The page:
Friday, March 22, 2013
“Public Right of Way” is an old legal concept that developed in Europe during the reign of kings. Although it is a complex concept the basic idea is that all people have a right to go to along common routes and to be protected from danger while traveling. There was a time when highwaymen were the greatest threat, but that day has passed.
Today there is a new threat on the public roads. Some 40,000 Americans are killed each year and cars maim many more. In attempts to reduce threat, we have made use of motor vehicles a licensed privilege. The entire body of traffic regulation has been created to contain the threat of motorized vehicles.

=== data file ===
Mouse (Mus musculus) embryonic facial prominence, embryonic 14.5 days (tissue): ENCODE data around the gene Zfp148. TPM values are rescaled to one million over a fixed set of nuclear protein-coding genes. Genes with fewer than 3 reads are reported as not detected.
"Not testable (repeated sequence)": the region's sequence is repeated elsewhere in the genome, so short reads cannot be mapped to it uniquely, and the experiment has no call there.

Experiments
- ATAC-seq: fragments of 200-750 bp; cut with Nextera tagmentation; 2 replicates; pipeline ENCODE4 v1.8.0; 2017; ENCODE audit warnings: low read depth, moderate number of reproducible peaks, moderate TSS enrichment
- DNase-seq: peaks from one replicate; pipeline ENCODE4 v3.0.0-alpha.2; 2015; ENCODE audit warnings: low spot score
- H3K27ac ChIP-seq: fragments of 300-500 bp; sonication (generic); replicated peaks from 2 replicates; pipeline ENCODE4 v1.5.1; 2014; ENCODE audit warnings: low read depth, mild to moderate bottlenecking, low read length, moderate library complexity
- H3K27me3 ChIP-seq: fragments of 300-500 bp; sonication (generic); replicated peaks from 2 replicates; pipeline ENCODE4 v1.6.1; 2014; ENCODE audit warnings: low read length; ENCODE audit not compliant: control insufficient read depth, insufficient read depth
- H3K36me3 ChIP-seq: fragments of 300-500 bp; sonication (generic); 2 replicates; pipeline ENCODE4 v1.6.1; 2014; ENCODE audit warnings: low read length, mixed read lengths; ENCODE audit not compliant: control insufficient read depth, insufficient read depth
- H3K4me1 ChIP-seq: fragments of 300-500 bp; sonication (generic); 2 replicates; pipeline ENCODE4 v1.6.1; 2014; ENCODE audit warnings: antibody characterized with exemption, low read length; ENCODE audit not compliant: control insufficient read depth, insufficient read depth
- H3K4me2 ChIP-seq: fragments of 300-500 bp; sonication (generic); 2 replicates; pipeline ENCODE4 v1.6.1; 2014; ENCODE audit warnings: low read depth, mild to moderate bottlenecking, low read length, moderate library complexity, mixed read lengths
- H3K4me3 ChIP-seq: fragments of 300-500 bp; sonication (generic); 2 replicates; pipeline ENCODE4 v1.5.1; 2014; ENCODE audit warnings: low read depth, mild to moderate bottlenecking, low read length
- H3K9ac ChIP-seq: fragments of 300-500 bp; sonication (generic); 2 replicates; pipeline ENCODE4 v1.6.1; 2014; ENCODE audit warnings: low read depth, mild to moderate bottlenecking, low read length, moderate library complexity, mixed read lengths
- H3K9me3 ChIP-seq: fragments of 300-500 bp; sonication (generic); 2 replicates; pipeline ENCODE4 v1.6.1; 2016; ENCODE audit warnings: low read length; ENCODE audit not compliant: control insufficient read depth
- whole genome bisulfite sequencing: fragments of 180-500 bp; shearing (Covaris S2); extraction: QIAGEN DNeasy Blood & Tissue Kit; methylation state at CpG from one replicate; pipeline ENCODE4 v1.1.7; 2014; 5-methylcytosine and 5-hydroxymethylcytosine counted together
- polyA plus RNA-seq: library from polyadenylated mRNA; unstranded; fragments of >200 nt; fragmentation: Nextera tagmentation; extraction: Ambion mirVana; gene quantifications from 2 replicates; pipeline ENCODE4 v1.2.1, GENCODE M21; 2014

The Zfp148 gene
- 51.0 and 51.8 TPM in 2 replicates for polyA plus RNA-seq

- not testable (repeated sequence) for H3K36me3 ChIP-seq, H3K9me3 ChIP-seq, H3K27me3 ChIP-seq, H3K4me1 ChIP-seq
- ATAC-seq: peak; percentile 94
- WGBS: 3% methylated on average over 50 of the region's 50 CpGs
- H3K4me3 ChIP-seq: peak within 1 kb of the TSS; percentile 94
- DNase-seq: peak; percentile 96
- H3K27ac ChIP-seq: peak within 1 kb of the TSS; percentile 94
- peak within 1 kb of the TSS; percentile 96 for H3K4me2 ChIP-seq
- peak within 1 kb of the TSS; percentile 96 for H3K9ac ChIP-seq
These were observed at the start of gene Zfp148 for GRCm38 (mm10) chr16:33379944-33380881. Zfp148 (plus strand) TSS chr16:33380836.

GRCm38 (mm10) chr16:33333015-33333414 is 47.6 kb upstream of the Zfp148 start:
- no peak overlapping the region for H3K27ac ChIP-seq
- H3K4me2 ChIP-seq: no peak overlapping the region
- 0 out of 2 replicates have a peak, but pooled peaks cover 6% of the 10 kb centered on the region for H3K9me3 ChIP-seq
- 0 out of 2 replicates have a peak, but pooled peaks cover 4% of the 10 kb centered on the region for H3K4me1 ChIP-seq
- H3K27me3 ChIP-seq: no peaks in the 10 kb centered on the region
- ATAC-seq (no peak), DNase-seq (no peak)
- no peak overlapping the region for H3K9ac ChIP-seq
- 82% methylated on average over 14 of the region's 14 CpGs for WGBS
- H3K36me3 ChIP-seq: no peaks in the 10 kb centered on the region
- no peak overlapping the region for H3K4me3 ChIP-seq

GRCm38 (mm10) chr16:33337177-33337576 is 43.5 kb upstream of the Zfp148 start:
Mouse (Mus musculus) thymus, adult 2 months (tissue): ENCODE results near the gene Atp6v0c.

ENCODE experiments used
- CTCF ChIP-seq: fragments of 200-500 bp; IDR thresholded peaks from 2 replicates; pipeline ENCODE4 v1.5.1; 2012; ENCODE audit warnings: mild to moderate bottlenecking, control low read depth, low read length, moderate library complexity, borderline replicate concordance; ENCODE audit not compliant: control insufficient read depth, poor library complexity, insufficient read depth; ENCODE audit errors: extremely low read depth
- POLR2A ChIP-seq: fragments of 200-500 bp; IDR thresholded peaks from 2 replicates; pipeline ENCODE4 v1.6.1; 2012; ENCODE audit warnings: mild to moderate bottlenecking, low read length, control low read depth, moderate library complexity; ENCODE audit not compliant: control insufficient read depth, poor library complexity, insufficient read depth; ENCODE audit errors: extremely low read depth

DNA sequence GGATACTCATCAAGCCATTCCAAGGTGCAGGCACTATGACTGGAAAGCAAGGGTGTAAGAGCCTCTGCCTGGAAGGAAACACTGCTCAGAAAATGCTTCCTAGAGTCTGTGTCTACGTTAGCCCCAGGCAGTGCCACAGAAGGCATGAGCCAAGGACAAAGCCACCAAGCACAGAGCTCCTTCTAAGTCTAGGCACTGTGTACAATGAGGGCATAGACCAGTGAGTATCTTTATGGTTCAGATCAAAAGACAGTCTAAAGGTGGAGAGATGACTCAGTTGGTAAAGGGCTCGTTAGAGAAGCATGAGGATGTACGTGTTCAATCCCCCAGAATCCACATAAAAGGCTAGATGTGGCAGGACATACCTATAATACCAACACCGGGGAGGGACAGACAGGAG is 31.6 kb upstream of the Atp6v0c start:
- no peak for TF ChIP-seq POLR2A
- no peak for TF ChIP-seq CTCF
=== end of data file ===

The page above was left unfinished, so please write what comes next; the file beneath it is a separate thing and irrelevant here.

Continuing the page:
Everybody still has a right to freely use the roadways and even with all the restrictions that have been placed upon motor vehicles, we still are not safe from them. A sober analysis of the huge investments made by every level of government in automotive infrastructure and the undesirable impacts of this system upon our environment will lead to a call for greater restriction upon the uses of motor vehicles. Using traffic demand management and existing land use controls, we could transition toward a world of walkable neighborhoods linked by efficient, shared transit.
It is worthwhile to hold out such idealized visions, but given the state of the climate, we cannot afford to delay action. We don’t want anything to inhibit people from making sensible choices now, altering their lifestyles over concern for the future.